In the property sector, more cities have been easing local-level policy since the Chinese New Year - with Nanjing, Xian and Haikou relaxing hukou eligibility as an indirect way to relax home purchase restrictions.

Baidu’s 4Q18 revenue was 4% above consensus but it was a low-quality beat. There was like-for-like growth in search traffic and news feeds. Investments will continue to focus on DuerOS, autonomous driving and video. Lenovo reported better-than-expected quarterly results thanks to market share gains in the data center hardware market, strengthening leadership in the PC space and good execution of smartphone business transition.

In India, Yes Bank was cleared in the NPA divergence issue. The government announced a Rs 482bn recap for state-owned banks to improve their capital bases and ease asset and capital stress tensions in the financial system.

In Korea, SK Hynix plans to spend KRW 20tn on new semi clusters beyond 2022. Samsung unveiled its new Galaxy and the surprise was the official announcement of the Galaxy Fold (GF) - its first foldable phone.

In Brazil, pension reform went before Congress. We expect it to be voted through before the third quarter of 2019 and achieve savings of R $800bn in the next 10 years. Ultrapar’s fourth quarter earnings showed signs of recovery in its core fuel distribution business, although net profit disappointed due to weaker results from Oxiteno. The highlight was strong cash flow generation which will cut leverage. Localiza reported upbeat results with the top line up 25%, Ebitda 16% higher and EPS 5% better. Its car rental division’s EBITDA margin expanded 310bp due to operational leverage.

In South Africa, the government’s 2019 budget will extend the deficit to 4.5%. This includes R23bn in annual financial support to Eskom (half of its cash flow needs) but is conditional on tighter management. To offset some of this rescue money, the government cut spending (mainly options on early retirement) and increased taxes on alcohol, tobacco and higher earners. 


Brent crude only gained 1% over the week but, at close to $67, it is gradually approaching the $70 level which it last saw in mid-November. Supply side tensions remained significant and Saudi Arabia’s Safaniya site, the world's largest with 1.2 million b/d capacity, ran into a problem which has so far reduced output by 300,000 b/d. Nigeria put back its elections by a week to February 23 but its oil facilities are still at risk. India was the largest buyer of Venezuelan crude in the first half of this month after increasing imports by 66% to 620,000 b/d. This offset lower imports of Iranian crude and shows India talking advantage of Venezuela’s current difficulties in selling its oil due to US sanctions and mounting threats from Donald Trump on the humanitarian aid that Caracas is currently blocking.

Growth in US oil production has only slowed a little amid indications from most companies that they will be careful over investments in 2019. Aggregate data from 60 companies showed a 10% drop in investments as companies prefer to focus on free cash flow generation instead. But production is still growing and expected to rise 8%. US oil exports also hit a record high of close to 3.6 million b/d over the week. This compares to an average of 500,000/1 million b/d between 2014 and 2018.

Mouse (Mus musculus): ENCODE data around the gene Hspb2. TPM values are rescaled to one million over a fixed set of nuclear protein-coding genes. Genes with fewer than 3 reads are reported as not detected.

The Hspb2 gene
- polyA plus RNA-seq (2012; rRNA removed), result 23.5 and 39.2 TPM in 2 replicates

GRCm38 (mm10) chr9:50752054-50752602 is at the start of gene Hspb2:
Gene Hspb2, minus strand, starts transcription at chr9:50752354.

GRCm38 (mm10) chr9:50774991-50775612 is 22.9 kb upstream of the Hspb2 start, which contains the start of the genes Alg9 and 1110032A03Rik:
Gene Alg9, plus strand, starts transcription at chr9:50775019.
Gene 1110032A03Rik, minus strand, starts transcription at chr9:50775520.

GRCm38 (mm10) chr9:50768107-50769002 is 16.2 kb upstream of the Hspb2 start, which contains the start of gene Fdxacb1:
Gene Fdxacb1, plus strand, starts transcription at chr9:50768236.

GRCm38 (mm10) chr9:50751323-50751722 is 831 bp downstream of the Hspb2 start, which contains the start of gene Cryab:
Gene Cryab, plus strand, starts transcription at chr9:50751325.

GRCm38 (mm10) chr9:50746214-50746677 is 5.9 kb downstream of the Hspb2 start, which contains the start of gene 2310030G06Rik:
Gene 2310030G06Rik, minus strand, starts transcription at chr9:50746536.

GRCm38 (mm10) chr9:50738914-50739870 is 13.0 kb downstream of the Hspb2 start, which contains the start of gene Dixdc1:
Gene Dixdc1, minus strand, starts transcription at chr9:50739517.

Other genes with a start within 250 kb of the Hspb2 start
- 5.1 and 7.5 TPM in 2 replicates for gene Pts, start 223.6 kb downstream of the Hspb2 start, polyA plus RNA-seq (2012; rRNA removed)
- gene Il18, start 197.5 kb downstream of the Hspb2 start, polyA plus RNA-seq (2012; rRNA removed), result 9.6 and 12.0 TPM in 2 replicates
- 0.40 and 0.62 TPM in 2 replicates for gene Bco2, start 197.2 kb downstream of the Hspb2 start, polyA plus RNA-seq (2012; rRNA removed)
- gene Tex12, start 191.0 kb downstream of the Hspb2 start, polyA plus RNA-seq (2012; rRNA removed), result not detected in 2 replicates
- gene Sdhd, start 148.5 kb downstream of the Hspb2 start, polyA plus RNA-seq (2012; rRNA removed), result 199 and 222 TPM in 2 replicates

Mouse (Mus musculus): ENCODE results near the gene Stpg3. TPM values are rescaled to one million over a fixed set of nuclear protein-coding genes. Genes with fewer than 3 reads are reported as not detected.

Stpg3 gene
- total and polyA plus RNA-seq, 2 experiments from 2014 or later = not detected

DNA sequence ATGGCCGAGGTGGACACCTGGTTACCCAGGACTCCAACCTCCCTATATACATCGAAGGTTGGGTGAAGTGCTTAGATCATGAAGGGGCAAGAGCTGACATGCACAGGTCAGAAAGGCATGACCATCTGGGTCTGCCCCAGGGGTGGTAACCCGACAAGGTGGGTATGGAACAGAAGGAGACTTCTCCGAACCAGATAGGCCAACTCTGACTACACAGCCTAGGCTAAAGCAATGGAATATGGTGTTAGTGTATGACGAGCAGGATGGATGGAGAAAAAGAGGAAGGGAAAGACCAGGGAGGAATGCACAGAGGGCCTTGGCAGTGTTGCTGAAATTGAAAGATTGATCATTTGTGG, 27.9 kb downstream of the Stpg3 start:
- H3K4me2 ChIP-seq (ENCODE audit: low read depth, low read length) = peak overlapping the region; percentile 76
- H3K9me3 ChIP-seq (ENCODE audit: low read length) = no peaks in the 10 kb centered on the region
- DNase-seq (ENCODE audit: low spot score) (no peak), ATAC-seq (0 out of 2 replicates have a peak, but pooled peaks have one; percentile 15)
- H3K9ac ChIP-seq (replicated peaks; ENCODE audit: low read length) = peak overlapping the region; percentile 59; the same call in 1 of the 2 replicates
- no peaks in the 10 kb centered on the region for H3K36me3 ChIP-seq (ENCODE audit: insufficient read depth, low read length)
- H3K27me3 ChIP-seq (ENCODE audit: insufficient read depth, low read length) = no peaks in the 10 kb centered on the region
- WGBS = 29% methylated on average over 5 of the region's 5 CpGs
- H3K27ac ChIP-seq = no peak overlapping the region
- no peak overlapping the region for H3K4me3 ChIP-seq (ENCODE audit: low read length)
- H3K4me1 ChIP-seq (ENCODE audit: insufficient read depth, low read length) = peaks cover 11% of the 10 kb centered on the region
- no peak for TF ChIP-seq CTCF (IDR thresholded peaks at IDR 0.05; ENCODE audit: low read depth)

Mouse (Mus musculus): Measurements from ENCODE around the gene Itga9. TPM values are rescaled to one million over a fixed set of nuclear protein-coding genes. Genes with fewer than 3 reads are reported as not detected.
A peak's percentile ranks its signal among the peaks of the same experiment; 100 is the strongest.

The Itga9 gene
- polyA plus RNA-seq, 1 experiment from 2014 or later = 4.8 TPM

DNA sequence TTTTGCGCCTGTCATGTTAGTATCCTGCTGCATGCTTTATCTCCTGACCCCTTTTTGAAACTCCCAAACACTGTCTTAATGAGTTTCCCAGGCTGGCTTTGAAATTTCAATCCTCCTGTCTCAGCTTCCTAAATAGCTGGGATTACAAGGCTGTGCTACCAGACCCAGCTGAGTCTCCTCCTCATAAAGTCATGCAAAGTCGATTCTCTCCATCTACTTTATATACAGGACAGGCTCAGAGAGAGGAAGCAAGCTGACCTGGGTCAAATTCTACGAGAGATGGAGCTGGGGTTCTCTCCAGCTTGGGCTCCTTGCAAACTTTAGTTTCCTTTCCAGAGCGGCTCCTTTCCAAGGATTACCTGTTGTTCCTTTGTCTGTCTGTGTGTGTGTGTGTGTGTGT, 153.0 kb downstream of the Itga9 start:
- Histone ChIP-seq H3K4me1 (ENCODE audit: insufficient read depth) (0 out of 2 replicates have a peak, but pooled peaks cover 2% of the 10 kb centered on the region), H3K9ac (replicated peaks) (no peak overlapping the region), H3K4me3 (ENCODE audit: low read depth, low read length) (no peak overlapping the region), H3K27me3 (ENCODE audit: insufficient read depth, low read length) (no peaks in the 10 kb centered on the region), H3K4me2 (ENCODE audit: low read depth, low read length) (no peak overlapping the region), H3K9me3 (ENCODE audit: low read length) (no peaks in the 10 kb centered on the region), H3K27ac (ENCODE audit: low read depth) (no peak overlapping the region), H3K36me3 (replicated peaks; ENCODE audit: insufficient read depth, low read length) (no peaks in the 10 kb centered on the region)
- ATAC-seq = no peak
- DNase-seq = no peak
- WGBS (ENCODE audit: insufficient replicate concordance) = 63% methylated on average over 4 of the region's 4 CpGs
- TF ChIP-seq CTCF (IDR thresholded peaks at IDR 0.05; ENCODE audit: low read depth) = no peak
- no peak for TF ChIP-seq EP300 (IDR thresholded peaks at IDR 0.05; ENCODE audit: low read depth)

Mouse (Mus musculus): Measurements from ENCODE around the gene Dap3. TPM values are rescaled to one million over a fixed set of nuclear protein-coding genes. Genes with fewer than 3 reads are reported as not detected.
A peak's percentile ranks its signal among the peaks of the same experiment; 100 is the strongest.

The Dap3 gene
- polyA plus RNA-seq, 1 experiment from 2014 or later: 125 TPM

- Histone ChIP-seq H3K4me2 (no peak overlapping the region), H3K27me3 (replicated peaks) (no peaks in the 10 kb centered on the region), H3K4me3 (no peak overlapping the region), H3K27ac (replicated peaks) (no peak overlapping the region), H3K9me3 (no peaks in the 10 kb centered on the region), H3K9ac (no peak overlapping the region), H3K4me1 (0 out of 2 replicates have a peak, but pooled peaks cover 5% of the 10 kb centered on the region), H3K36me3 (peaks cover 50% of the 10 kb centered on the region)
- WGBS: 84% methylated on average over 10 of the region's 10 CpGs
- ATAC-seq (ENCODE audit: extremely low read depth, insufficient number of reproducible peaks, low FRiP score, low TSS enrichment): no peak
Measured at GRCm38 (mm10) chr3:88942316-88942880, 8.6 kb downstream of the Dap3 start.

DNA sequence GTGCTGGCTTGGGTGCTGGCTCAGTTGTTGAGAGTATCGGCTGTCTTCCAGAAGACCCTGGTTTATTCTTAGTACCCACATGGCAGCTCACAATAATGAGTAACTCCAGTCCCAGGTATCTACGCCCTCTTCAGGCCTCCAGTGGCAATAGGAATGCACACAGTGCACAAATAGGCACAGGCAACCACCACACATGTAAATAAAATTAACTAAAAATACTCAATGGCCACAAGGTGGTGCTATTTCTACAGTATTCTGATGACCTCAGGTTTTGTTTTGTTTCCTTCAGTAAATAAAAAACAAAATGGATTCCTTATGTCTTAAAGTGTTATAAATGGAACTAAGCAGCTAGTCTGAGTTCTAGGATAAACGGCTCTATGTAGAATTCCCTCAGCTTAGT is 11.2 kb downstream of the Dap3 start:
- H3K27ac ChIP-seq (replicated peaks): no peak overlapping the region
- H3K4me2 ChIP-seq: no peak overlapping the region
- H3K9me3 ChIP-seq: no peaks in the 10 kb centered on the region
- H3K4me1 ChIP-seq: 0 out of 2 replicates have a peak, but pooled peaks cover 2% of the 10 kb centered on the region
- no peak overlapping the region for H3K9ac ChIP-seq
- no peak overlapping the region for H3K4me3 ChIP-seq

Gold made solid gains to reach a high of $1,346/oz, a level not seen since April 2018, but fell back after the FOMC minutes sent the US dollar and 10-year Treasury yields higher. 

  Corporate debt



Markets pushed higher, boosted as in previous weeks by accommodating central bank stances and optimism over the US-China trade talks. However, Thursday’s poor macroeconomic data put some pressure on the party at the end of the week. Overall, the Xover tightened by 8bp and the Main by 3bp.

A Paris court fined UBS €3.7bn and ordered it to pay €800m in interest and damages for unlawful prospecting and aggravated money laundering and tax fraud. The bank is to appeal. Its shares tumbled but its bonds proved rather resilient.

Elsewhere, Tereos is to redeem half of its 2020 4.25% bond. The €250m needed will come from 3 and half year bank loans. Bank support for the deal sent the price of the 2020 bond higher but its 2023 maturity fell on uncertainty over the new loan’s subordination ranking and the company’s disappointing results which showed a 4.5% rise in net debt.

Talks between Dia and LetterOne turned complicated. Spanish press sources say LetterOne’s funding plan to ensure the group's short-term viability had been rejected by the group’s top four banks which are opposed to any moratorium on Dia’s bank loans up to 2022.

In other news, Senvion issued a profits warning and reduced guidance on revenues and its EBITDA margin.

Several companies reported upbeat figures. But (B2/B) said quarterly sales had risen 7.1% with EBITDA soaring 40.2% despite “yellow vest” disruption. Bombardier reassured investors with solid sales growth and a 25% rise in EBITDA over the full year. Faurecia’s bonds gained after results beat expectations. Vallourec’s equity and debt jumped after a sharp improvement in the group’s 2018 results. Management is to introduce a new cost-savings plan and will dispose of its power generation division.

In new issues, Thyssenkrupp raised €1.5bn over 5 years at 2.875%. Snam (natural gas storage and transport) raised €500m over 6 years. In financial debt, ING and Crédit Agricole both raised $1.25bn with AT1 bonds at 6.75% and 6.875%. 


There were only 2 new issues but Fortive’s first convertible deal was much in demand. It raised $1.25bn over 3 years at 0.875% and with a 32.5% premium to fund some of the cash needed to acquire ASP. The issue's interest was that it came from an investment grade company in a sector which is under-represented in the US convertible bond universe.

Malaysia’s Top Glove (rubber products) raised $200m over 5 years at 2% and with a 20% premium to refinance current borrowings.